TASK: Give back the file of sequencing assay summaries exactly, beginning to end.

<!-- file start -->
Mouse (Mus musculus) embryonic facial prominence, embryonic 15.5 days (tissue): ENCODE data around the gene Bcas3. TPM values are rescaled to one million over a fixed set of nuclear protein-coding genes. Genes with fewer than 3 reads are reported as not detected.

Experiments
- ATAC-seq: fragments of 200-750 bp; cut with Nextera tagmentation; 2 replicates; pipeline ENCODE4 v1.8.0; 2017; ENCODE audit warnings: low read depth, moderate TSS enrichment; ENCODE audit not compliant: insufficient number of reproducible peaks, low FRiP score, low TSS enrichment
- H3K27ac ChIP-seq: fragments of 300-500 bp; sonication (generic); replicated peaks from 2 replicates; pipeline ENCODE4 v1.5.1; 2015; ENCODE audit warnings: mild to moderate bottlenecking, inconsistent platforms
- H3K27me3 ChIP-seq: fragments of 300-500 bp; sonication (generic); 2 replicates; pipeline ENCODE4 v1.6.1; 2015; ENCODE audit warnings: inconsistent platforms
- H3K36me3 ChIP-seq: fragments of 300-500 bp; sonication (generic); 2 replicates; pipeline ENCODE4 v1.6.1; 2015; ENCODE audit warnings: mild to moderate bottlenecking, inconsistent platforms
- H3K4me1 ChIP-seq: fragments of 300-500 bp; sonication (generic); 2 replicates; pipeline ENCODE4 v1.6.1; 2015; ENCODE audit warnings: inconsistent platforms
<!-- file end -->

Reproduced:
Mouse (Mus musculus) embryonic facial prominence, embryonic 15.5 days (tissue): ENCODE data around the gene Bcas3. TPM values are rescaled to one million over a fixed set of nuclear protein-coding genes. Genes with fewer than 3 reads are reported as not detected.

Experiments
- ATAC-seq: fragments of 200-750 bp; cut with Nextera tagmentation; 2 replicates; pipeline ENCODE4 v1.8.0; 2017; ENCODE audit warnings: low read depth, moderate TSS enrichment; ENCODE audit not compliant: insufficient number of reproducible peaks, low FRiP score, low TSS enrichment
- H3K27ac ChIP-seq: fragments of 300-500 bp; sonication (generic); replicated peaks from 2 replicates; pipeline ENCODE4 v1.5.1; 2015; ENCODE audit warnings: mild to moderate bottlenecking, inconsistent platforms
- H3K27me3 ChIP-seq: fragments of 300-500 bp; sonication (generic); 2 replicates; pipeline ENCODE4 v1.6.1; 2015; ENCODE audit warnings: inconsistent platforms
- H3K36me3 ChIP-seq: fragments of 300-500 bp; sonication (generic); 2 replicates; pipeline ENCODE4 v1.6.1; 2015; ENCODE audit warnings: mild to moderate bottlenecking, inconsistent platforms
- H3K4me1 ChIP-seq: fragments of 300-500 bp; sonication (generic); 2 replicates; pipeline ENCODE4 v1.6.1; 2015; ENCODE audit warnings: inconsistent platforms